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The QNetworkInterface class provides a listing of the host's IP addresses and network interfaces. More...
The QNetworkInterface class provides a listing of the host's IP addresses and network interfaces.
QNetworkInterface represents one network interface attached to the host where the program is being run. Each network interface may contain zero or more IP addresses, each of which is optionally associated with a netmask and/or a broadcast address. The list of such trios can be obtained with addressEntries(). Alternatively, when the netmask or the broadcast addresses aren't necessary, use the allAddresses() convenience function to obtain just the IP addresses.
QNetworkInterface also reports the interface's hardware address with hardwareAddress().
Not all operating systems support reporting all features. Only the IPv4 addresses are guaranteed to be listed by this class in all platforms. In particular, IPv6 address listing is only supported on Windows XP and more recent versions, Linux, MacOS X and the BSDs.
Specifies the flags associated with this network interface. The possible values are:
|QNetworkInterface.IsUp||0x1||the network interface is active|
|QNetworkInterface.IsRunning||0x2||the network interface has resources allocated|
|QNetworkInterface.CanBroadcast||0x4||the network interface works in broadcast mode|
|QNetworkInterface.IsLoopBack||0x8||the network interface is a loopback interface: that is, it's a virtual interface whose destination is the host computer itself|
|QNetworkInterface.IsPointToPoint||0x10||the network interface is a point-to-point interface: that is, there is one, single other address that can be directly reached by it.|
|QNetworkInterface.CanMulticast||0x20||the network interface supports multicasting|
Note that one network interface cannot be both broadcast-based and point-to-point.
The InterfaceFlags type is a typedef for QFlags<InterfaceFlag>. It stores an OR combination of InterfaceFlag values.
Constructs an empty network interface object.
Creates a copy of the QNetworkInterface object contained in other.
Returns the list of IP addresses that this interface possesses along with their associated netmasks and broadcast addresses.
If the netmask or broadcast address information is not necessary, you can call the allAddresses() function to obtain just the IP addresses.
This convenience function returns all IP addresses found on the host machine. It is equivalent to calling addressEntries() on all the objects returned by allInterfaces() to obtain lists of QHostAddress objects then calling QHostAddress.ip() on each of these.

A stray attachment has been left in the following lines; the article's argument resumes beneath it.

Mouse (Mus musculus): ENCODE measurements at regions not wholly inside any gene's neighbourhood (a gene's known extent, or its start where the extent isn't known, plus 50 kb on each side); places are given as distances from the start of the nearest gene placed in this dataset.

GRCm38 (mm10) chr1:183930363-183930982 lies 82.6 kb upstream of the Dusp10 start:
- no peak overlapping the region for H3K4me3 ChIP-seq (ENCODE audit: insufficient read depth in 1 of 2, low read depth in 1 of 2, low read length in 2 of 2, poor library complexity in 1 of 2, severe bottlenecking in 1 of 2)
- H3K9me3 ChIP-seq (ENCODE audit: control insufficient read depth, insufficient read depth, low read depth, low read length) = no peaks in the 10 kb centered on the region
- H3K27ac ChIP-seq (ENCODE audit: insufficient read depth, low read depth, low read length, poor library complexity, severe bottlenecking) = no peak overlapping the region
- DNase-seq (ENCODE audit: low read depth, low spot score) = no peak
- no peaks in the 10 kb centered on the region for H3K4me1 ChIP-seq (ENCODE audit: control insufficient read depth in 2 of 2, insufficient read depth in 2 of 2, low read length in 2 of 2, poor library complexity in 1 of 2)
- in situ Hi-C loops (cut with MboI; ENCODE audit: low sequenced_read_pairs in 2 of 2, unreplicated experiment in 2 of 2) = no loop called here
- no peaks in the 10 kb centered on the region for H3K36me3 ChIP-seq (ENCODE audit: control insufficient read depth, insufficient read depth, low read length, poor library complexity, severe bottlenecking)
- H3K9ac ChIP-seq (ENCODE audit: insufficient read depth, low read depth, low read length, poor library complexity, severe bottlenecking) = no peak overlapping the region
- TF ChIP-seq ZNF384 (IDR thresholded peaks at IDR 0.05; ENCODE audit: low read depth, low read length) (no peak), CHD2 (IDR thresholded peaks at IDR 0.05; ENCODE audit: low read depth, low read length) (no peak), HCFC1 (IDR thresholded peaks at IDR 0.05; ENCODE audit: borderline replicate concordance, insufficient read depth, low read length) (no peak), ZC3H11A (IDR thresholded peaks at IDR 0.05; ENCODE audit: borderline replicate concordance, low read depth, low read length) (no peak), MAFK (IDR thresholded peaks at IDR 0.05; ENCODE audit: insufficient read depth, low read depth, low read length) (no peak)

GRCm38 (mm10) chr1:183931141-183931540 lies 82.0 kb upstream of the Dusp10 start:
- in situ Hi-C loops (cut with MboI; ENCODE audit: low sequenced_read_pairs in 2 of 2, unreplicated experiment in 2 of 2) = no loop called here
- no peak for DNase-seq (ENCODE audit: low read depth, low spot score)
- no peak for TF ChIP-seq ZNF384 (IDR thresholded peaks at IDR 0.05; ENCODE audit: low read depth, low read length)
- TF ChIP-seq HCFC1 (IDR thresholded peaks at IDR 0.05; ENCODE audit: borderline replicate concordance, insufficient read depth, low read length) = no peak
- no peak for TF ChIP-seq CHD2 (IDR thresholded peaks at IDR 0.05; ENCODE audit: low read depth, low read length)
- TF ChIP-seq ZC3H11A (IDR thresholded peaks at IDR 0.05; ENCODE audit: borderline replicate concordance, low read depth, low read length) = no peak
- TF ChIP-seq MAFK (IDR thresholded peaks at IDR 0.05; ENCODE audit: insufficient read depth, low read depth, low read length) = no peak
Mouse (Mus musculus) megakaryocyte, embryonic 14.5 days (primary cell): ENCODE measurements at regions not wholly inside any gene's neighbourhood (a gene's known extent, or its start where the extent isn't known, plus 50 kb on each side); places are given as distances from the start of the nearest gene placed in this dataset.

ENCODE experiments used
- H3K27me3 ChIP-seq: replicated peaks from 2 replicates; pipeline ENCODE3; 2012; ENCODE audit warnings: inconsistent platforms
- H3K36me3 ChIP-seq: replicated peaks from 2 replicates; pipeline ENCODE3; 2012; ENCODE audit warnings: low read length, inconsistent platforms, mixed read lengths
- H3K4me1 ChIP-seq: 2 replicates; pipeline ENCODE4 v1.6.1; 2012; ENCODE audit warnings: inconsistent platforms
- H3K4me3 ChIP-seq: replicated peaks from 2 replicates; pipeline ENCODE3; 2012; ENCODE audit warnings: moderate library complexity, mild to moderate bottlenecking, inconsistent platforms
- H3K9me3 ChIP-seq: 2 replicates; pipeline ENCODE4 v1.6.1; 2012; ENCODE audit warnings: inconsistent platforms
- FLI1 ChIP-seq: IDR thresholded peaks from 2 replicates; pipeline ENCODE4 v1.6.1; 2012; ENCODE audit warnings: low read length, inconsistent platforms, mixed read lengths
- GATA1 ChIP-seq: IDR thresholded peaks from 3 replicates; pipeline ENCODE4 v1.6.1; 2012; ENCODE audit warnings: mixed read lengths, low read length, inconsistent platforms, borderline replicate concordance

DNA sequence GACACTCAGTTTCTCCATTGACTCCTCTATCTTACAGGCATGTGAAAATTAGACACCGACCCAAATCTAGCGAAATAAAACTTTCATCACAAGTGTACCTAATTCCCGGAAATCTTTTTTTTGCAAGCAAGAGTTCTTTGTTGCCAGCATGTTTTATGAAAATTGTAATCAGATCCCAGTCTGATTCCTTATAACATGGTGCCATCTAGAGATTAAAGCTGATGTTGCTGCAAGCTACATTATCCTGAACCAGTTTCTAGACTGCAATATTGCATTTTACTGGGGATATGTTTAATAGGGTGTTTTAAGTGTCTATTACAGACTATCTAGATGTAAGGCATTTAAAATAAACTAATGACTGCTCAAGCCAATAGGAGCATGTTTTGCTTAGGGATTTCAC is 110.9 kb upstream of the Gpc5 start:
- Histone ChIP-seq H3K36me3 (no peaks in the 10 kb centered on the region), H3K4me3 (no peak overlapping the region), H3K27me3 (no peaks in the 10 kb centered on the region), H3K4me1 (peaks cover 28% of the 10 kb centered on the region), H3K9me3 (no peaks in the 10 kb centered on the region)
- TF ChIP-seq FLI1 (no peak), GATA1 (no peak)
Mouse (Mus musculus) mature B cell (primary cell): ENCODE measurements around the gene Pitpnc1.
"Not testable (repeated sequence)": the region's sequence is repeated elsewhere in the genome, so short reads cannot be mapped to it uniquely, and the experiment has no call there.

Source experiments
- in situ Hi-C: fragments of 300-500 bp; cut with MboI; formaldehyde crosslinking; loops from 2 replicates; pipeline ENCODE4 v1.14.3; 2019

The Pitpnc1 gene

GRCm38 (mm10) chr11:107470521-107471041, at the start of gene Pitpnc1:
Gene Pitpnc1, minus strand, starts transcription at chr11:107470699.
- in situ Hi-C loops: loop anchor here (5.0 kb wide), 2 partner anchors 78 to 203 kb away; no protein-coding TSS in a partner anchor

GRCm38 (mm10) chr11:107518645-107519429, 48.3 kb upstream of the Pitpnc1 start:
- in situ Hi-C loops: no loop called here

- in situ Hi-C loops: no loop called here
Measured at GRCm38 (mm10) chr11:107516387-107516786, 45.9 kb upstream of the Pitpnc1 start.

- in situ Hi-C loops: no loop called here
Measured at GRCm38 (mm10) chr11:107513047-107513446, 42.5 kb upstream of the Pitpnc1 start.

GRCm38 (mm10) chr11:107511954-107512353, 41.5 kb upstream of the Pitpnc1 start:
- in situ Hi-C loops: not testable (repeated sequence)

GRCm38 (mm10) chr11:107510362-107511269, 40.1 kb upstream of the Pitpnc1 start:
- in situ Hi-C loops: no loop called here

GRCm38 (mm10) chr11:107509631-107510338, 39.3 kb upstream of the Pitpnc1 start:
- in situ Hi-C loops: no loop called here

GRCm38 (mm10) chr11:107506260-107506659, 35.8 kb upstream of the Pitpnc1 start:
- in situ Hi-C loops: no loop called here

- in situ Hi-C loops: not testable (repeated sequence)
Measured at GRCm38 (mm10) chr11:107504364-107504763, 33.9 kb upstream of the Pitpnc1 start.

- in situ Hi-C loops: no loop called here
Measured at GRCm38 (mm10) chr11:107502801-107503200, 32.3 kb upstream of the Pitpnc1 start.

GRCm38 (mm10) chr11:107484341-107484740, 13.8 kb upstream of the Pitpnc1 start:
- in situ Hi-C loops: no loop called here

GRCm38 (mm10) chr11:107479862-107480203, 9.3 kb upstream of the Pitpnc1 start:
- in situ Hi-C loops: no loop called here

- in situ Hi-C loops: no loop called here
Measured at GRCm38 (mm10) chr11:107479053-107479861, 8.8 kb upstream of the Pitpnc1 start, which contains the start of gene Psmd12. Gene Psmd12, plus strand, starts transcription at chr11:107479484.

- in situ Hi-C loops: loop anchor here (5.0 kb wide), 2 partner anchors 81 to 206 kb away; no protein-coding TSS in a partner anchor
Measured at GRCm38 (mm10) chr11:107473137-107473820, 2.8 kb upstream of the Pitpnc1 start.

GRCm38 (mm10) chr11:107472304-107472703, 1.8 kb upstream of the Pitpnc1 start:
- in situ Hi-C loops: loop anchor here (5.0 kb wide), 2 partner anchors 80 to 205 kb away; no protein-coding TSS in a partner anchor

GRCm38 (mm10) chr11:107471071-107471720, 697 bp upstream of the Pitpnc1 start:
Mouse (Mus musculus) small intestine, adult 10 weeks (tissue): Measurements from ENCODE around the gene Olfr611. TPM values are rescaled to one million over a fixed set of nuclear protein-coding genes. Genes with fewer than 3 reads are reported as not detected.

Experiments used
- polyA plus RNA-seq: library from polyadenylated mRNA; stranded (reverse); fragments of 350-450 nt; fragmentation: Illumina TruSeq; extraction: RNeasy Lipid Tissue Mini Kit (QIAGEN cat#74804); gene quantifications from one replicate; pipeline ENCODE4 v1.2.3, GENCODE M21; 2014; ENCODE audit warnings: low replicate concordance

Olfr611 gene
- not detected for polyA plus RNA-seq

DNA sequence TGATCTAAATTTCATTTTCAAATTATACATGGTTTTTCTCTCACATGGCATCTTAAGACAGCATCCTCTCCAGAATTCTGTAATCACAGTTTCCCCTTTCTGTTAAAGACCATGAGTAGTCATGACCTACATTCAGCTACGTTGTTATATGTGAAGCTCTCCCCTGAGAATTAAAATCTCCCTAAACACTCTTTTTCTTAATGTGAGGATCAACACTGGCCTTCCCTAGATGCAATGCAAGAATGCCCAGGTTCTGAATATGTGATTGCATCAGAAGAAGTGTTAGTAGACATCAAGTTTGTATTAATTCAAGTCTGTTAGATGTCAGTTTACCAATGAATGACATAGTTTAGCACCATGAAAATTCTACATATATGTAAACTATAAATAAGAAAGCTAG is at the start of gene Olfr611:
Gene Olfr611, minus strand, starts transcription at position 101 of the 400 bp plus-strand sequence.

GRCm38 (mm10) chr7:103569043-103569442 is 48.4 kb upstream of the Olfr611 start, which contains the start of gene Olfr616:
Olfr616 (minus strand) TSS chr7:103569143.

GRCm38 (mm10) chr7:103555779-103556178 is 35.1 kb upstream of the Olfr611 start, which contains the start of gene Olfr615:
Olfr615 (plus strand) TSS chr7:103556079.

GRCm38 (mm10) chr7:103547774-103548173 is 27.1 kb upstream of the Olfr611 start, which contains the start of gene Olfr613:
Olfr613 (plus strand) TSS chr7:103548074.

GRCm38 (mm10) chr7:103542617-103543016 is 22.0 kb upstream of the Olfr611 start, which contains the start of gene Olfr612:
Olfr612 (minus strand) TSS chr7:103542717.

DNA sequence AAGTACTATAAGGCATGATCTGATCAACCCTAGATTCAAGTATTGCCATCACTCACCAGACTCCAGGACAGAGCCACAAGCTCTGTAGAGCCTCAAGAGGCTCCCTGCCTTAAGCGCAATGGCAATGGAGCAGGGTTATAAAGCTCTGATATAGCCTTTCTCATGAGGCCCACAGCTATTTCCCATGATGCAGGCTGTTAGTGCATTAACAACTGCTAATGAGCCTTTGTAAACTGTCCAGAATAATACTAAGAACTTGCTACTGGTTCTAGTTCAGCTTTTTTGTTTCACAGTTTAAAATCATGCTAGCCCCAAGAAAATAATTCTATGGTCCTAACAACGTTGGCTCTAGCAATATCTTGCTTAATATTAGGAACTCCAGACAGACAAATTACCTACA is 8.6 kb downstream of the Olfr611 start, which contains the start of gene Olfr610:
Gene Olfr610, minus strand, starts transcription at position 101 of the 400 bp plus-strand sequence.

Returns a listing of all the network interfaces found on the host machine.
Returns the flags associated with this network interface.
Returns the low-level hardware address for this interface. On Ethernet interfaces, this will be a MAC address in string representation, separated by colons.
Other interface types may have other types of hardware addresses. Implementations should not depend on this function returning a valid MAC address.
Returns the human-readable name of this network interface on Windows, such as "Local Area Connection", if the name could be determined. If it couldn't, this function returns the same as name(). The human-readable name is a name that the user can modify in the Windows Control Panel, so it may change during the execution of the program.
On Unix, this function currently always returns the same as name(), since Unix systems don't store a configuration for human-readable names.
This function was introduced in Qt 4.5.
Returns the interface system index, if known. This is an integer assigned by the operating system to identify this interface and it generally doesn't change. It matches the scope ID field in IPv6 addresses.
If the index isn't known, this function returns 0.
This function was introduced in Qt 4.5.
Returns a QNetworkInterface object for the interface whose internal ID is index. Network interfaces have a unique identifier called the "interface index" to distinguish it from other interfaces on the system. Often, this value is assigned progressively and interfaces being removed and then added again get a different value every time.
This index is also found in the IPv6 address' scope ID field.
Returns a QNetworkInterface object for the interface named name. If no such interface exists, this function returns an invalid QNetworkInterface object.
See also name() and isValid().
Returns true if this QNetworkInterface object contains valid information about a network interface.
Returns the name of this network interface. On Unix systems, this is a string containing the type of the interface and optionally a sequence number, such as "eth0", "lo" or "pcn0". On Windows, it's an internal ID that cannot be changed by the user.